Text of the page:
Fatality/Injuries While Crossing
Seventy children were injured in school bus-related crossing incidents. That tally includes everything from being hit at bus stops and walking to/from school bus stops, to loading/unloading and crossing the street.
One element of this is “behavior, and another element of is pure chance,” Cassell said. “We always say the difference between a child getting a slight bruise and [being killed] can be one second and one step. So, a little bit is fortunate happenstance.”
Cassell said the industry needs to start looking at the ages of children who are required to cross the street to reach their bus stop.
According to the data that STN collected, most of those deaths occurred between the ages of 6 and 10. The KSDE Loading and Unloading Survey mirrors that statistic, which confirmed that 21 kids were hit and killed between the ages of 6 and 10 in a five-year span of 2013-2017. That is more than half of the total number of students who were killed during that period.
The KSDE Loading and Unloading Survey report stated that “during the past 47 years the largest percentage of fatalities, 73.2 percent (906 fatalities), occurred to students nine years of age and under.”
Related: Research Shows Potential Scope of 2018-2019 School Bus Injuries & Fatalities
Related: Journalist Discusses Production of ‘Safe Enough?’ School Bus Seatbelt Documentary
Related: Experts Advise Hard Stance to Prevent School Bus Crossing Deaths
Related: National School Bus Loading, Unloading Fatalities Double
Related: First Reported School Bus Stop Injury of 2019-2020 School Year
Elizabeth O’Neal, a research scholar at the University of Iowa, told School Transportation News that children don’t cross the street like adults until they are about 14 years old.
She studied road crossings with children, and compiled data that showed why younger kids can’t cross the street as efficiently or safely as adults. Her research compared one lane with traffic traveling at a steady speed, with children of all ages in a virtual reality setting, with students crossing the roadway several times. O’Neal presented her research to attendees at the STN EXPO Indianapolis in June.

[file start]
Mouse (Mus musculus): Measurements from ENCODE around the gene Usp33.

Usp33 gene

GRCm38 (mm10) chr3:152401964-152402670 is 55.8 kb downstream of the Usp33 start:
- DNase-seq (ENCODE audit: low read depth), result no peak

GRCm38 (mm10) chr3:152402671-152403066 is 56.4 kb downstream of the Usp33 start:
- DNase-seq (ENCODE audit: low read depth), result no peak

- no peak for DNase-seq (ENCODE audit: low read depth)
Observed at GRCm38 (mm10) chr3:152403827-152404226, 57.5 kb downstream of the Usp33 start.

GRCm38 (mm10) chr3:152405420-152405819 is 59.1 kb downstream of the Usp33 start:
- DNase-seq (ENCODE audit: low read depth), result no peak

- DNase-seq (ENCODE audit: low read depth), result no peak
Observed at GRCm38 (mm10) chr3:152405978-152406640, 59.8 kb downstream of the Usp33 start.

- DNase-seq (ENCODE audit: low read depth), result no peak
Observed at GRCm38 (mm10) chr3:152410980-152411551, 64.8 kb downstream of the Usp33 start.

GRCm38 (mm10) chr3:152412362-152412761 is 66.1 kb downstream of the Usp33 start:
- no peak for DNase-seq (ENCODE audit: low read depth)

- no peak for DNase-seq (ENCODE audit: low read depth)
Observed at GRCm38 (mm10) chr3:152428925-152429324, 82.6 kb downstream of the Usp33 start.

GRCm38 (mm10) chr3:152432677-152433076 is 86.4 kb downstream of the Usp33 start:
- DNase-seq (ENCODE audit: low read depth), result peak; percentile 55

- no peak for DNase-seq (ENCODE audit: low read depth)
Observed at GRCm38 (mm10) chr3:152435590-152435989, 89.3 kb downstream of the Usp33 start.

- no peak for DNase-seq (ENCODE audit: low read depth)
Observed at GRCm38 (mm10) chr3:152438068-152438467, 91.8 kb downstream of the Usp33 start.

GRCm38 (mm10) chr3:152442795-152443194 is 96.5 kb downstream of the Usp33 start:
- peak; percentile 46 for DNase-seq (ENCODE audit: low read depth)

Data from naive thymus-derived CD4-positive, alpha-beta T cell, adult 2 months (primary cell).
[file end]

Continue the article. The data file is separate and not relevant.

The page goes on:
She told STN that her studies show that children under 12 years of age entered the roadway at a more delayed sequence, but still had a closer gap between oncoming traffic, compared to a 12-year-old who waited for the larger gap before crossing the roadway.
“What we routinely see in our pedestrian work is that younger kids are not very good at timing their movement through the roadway,” O’Neal said. “Especially dense traffic. So let’s say that you have a gap in traffic; an adult will enter behind the first car, … in order to give themselves more time to spare at the end of the crossing.”
However, children are not very good at this process and delay their entry into the roadway, she noted. O’Neal attributes this to children’s lack of control over how they move.
An example of that limited control is seen when attempting to catch a ball, she said. Humans must plan and prepare their movement—not according to where the ball is currently, but where it is anticipated to be when caught.
“We think that kids need more practice in gaining prospective control of their movements so that they can time their movement properly with their decision within the gap,” O’Neal said.
O’Neal described how parents [or transportation directors] can take this information and better educate their children on proper crossing techniques. In another research study, O’Neal looked at parents interacting with their kids when approaching a stop and found that parents don’t do an adequate job in teaching their children about crossing roads with cars.
“Instead of saying, let’s go now, let’s cross right now, they should say … let’s go after this next one,” O’Neal said. “It gives kids an opportunity to prepare those movements and then we do see that kids time their entry much more tightly into that gap.”
O’Neal said she wants to use this research to further enhance pedestrian safety training. This can be accomplished, she explained, by developing techniques to train parents on how to better teach their children to plan their crossing more efficiently and safely.